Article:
|Co-ordinator||Professor Peter Wathern|
|Other staff||D Gwynn-Jones|
|Pre-Requisite||Normally A or AS level Biology or its equivalent.|
|Course delivery||Lecture||20 Hours|
|Assessment||Exam||2 Hours One 2-hour theory examination.||100%|
|Resit assessment||2 Hours One 2-hour theory examination||100%|
Aims and objectives
To explore the nature of components and processes within the ecosystem.
The ecosystem is the basic unit of study in ecology and many important relationships between organisms, both plants and animals, and with their abiotic environment are best explored at this level. Initially, an holistic approach is adopted with an analysis of a simple ecosystem, the arctic tundra, to show how our knowledge of this system has evolved and to describe the basic relationships that exist between its various components. It is necessary, however, to place the concept of the ecosystem within the context of the ecological hierarchy which considers ecological organisation from the individual level up to the biosphere. The main themes introduced in these initial lectures provide the structure for the remainder of the course.
In the first group of lectures, the powering of ecosystems is analysed with specific reference to systems based on sunlight and green plants and those based on dead organic matter. In particular, emphasis is placed on the transfer of energy between different trophic levels. The transfer of energy through organic matter, however, inevitably involves the transfer of materials, mainly nutrients but also, for example, pollutants, between the components of ecosystems. The cycling of nutrients within systems is analysed with an emphasis on the key role of soils in this process. The complex interactions between vegetation and soils have a marked influence on this function.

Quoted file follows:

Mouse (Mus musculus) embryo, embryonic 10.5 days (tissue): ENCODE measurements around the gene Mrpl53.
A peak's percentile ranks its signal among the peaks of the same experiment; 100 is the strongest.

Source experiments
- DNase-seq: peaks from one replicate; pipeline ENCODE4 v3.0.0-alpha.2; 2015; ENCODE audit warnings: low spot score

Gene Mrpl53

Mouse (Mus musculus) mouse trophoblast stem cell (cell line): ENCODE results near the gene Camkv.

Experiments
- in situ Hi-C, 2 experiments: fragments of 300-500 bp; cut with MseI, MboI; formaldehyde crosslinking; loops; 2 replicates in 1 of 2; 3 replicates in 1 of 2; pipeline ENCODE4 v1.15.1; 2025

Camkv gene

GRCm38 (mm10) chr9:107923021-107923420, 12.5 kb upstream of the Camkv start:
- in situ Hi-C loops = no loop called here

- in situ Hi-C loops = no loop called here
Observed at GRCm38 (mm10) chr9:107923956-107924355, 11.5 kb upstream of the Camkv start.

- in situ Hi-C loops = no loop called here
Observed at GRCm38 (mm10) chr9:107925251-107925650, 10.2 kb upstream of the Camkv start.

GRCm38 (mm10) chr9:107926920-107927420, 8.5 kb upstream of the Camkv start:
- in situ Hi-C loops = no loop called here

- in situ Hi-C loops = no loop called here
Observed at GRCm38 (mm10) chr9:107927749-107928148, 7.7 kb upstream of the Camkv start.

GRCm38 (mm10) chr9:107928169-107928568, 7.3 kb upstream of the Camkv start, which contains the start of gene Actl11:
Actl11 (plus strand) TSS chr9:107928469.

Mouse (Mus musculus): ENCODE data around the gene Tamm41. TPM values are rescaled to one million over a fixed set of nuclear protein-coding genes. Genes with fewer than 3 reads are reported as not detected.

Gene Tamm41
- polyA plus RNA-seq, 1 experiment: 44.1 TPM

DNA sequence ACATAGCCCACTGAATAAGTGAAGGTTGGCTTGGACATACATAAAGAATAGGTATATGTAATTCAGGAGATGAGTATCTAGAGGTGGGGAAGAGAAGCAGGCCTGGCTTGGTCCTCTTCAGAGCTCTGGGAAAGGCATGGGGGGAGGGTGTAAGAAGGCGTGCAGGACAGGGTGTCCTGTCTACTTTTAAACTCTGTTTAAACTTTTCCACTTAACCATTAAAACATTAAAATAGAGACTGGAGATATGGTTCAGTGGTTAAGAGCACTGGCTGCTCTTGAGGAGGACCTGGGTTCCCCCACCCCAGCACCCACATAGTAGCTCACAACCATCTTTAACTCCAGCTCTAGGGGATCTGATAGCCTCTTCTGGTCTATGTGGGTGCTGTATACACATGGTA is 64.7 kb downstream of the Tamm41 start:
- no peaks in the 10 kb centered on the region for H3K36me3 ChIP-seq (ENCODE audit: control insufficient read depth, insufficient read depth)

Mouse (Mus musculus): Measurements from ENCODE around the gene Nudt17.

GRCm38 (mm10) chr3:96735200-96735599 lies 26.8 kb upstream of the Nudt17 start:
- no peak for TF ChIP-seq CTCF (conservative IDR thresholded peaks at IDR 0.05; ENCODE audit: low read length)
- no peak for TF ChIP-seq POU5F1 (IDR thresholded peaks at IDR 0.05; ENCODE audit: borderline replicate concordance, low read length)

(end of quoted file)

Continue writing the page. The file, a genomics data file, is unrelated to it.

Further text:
Soil type is but one of many factors that affect the distribution of plants and animals in space. The range of abiotic factors are reviewed at the start of the next group of lectures. In the remainder, biotic factors, especially predation and competition are discussed. Predation is one factor that limits population numbers from infinite exponential growth. Similarly, competition for resources has an equally important effect. In addition, a study of resource utilisation by species helps us to understand their position within ecological systems, generally defined as the niche. Within its distribution, however, a species will often show specific adaptation to particular situations; examples of such ecotypic variation will be discussed.
Some aspects of the ecology of individual plant and animal species, however, can best be understood from a study of their autecology. Individual plant and animal species will be used to illustrate the concept of autecology.
The final theme discussed in this course is the change in ecosystems over time, the phenomenon generally known as succession. Whether these successions are predictable and what drives the changes has long been a contentious issue. Examples of successions and the competing theories will be reviewed.
On completion of the module students will
** Recommended Text
Beeby, A. & Brennan, A.M.. (1997) First ecology. London: Chapman & Hall